To be a good colourist you have got to be a good listener and a good interpreter of other people’s visions whilst also having one yourself. There’s an art in interpreting other people’s visions. Also, when I’m teaching assistants I always teach them that grading is also about being able to match things, to be able to analyse reference frames and be an amazing mimic. You have to understand what is in that particular frame: What colours are there in the blacks? What colours are there in the highlights? What the skin tone is doing in that shot and how do I match it to the next shot? You need to have the ability to analyse all those things really quickly as well but that takes a lot of experience. The more work you do the better you get.



Paul Staples
Encore
Humans, Broadchurch, Ripper Street, Mr Selfridge, Murdered By My Boyfriend, The Suspicions of Mr Whicher

I very much enjoy being involved in the creative process from the beginning and generally, being engaged from the pre-production stage onwards is a successful way to work. The DP and/or director will shoot camera tests prior to production filming. Along with this test footage, they will share with me stills from films, fine art, and photographs that act as a mood board. This gives me a sense of what they are aiming for and informs the look I develop as I get to work on the test footage. Sometimes the look will come in our first session together, otherwise the DP and I will continue to work on it as the series moves in to production. Whilst shooting the DP and I will share shots and feedback and continue to develop the look until we reach and hopefully even surpass his vision for the project.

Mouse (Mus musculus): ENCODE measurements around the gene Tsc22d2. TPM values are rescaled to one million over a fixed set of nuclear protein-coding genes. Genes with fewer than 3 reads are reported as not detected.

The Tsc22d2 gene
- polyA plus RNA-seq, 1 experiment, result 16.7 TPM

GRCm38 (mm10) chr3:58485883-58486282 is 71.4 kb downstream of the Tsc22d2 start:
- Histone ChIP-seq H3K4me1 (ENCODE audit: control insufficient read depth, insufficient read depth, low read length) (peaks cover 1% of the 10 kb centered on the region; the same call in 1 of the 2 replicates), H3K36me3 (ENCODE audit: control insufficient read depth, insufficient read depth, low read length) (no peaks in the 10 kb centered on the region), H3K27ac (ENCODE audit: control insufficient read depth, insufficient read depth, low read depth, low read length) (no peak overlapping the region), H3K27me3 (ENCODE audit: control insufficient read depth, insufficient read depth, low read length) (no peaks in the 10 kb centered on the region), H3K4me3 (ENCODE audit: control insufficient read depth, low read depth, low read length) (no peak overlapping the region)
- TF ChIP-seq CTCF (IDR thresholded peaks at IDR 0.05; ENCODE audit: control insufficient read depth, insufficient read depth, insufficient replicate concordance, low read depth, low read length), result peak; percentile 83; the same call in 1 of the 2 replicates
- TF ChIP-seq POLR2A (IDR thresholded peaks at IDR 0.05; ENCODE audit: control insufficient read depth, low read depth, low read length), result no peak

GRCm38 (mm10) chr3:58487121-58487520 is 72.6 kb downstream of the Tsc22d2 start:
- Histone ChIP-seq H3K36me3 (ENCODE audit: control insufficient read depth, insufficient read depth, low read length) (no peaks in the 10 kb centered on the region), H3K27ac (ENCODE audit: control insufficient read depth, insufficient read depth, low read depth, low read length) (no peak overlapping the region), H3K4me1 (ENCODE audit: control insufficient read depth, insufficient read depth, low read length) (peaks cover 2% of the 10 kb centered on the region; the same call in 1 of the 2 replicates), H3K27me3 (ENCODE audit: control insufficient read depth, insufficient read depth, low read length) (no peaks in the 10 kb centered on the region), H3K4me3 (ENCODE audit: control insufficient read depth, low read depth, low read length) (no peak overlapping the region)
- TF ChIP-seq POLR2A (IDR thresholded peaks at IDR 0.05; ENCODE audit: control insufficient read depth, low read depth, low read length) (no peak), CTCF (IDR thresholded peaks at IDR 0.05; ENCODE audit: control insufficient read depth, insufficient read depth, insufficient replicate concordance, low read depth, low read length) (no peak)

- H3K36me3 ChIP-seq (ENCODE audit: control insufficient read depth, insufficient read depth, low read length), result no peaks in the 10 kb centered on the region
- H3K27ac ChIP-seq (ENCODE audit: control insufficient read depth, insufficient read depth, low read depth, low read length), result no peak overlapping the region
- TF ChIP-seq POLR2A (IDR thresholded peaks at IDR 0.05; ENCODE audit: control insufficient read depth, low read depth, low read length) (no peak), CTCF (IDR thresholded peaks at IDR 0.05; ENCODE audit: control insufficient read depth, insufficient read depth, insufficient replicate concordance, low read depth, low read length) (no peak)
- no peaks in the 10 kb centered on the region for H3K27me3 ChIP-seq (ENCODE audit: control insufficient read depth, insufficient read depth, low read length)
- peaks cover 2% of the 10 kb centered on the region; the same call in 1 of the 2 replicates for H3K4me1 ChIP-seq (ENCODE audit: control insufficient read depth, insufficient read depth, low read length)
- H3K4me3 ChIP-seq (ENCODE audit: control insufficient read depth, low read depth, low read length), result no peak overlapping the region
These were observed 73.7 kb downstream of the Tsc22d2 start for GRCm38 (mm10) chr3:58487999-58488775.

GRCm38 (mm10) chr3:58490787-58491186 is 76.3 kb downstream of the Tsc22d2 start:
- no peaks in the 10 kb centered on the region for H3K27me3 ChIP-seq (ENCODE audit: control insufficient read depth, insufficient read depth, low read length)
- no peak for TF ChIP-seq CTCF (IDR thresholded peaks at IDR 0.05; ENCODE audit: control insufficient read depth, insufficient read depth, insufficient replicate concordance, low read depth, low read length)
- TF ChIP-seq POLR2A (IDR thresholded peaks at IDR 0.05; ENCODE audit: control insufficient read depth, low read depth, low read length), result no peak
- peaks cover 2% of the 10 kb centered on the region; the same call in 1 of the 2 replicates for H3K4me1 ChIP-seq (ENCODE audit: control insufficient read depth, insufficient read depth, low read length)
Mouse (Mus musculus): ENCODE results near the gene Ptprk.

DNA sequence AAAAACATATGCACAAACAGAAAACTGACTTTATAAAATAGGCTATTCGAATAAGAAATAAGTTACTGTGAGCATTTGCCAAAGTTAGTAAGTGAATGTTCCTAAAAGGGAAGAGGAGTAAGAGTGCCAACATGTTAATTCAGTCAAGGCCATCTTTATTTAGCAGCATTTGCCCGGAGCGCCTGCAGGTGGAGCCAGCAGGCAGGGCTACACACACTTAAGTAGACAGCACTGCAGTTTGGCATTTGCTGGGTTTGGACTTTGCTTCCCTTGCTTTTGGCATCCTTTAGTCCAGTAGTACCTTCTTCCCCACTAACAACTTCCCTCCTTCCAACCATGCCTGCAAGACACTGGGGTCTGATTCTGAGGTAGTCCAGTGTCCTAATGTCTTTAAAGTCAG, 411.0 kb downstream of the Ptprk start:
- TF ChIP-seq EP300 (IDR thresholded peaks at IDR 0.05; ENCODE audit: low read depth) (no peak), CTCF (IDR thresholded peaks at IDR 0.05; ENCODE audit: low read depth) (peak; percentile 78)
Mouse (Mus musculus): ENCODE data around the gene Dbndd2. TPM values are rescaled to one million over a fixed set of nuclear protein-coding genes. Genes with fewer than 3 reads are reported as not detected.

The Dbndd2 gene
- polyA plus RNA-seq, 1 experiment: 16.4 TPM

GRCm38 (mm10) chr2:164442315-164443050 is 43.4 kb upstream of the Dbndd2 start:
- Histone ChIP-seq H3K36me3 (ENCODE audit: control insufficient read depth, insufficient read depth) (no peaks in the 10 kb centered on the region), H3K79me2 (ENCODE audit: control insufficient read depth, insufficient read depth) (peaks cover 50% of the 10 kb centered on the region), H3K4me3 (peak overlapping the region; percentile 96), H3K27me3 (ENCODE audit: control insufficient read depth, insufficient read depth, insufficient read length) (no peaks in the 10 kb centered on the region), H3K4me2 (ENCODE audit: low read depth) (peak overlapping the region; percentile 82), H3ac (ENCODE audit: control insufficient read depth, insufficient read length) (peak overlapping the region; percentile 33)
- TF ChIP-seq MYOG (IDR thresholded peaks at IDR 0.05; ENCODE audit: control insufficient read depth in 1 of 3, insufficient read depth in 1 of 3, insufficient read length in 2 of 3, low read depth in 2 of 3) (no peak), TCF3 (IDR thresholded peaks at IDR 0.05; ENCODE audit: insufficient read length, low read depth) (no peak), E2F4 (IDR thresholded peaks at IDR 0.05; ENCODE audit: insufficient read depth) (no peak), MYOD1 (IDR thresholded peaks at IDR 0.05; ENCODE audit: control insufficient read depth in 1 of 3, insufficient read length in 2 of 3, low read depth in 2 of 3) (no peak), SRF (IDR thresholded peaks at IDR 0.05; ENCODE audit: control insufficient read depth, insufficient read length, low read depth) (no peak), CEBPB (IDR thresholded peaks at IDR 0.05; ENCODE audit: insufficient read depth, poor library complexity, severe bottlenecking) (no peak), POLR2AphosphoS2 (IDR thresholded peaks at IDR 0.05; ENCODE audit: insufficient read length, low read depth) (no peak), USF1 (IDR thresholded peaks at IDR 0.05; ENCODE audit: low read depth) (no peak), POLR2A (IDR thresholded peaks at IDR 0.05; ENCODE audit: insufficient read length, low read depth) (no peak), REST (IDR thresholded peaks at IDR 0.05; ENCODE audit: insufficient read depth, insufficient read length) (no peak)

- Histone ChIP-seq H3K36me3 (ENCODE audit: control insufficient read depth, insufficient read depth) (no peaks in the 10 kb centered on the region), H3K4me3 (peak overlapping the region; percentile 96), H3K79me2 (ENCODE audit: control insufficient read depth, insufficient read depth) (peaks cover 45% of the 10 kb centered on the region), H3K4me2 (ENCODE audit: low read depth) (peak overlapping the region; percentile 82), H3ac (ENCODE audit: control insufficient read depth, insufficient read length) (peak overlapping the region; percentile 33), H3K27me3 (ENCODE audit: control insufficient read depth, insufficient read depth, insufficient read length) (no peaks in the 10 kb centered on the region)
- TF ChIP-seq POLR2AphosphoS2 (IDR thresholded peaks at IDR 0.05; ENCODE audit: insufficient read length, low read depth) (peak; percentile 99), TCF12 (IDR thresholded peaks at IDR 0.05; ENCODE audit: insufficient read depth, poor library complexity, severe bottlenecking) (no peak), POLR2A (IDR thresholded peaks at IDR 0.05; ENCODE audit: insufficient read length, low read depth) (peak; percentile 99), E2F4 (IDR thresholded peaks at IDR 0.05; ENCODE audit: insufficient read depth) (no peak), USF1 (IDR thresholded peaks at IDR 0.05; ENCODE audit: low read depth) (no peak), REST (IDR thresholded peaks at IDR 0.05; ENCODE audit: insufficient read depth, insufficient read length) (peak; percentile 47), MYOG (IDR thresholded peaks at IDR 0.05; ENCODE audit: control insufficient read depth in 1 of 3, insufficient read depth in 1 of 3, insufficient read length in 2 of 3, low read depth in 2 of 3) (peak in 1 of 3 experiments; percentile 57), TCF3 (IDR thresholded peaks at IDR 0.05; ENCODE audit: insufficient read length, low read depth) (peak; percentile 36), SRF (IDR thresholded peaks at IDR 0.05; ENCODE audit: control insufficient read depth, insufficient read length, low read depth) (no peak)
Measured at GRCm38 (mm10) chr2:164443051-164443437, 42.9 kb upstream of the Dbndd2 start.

Principally I listen to what the client is trying to achieve and enable it. So much of our job is listening and engaging with a creative dialogue surrounding colour and aesthetics and drawing out the vision of the filmmaker. To do so, I may offer ideas and suggestions but ultimately I do feel strongly that we are here to enable the filmmaker’s vision, not swamp it.

The first stage is establishing a general look that we are happy with. Then we will spot through the episode, getting a better feel for the show. I’ll then go back and start to fine tune. I then tend to work in a linear way, getting each scene and shot as I want it before progressing. However, going back to a shot or scene several times is also common. I wouldn’t suggest that there are too many hard rules in reference to process, I think it’s just that the way you are taught stays with you.

I feel that I work quite instinctively but that has been primed by a lifetime of visual study. I studied photography and just loved being in the darkroom. Moving in to grading was a very natural extension of that training. Of course you continue to absorb and analyse. My clients also keep me primed as to the shows to watch out for.

A key question is if the grade will need to reflect a change of period during the series. Recently I graded Undercover for the BBC. The series included flashbacks, however there was also a whole episode that was in flashback. It was vital that I knew this as it would massively inform the grade. The look of the flashback sequences had to be different enough for the audience to register that they were in different period but as an entire episode would be in flashback, the look also had to be not too distracting resulting in it becoming tiring to watch.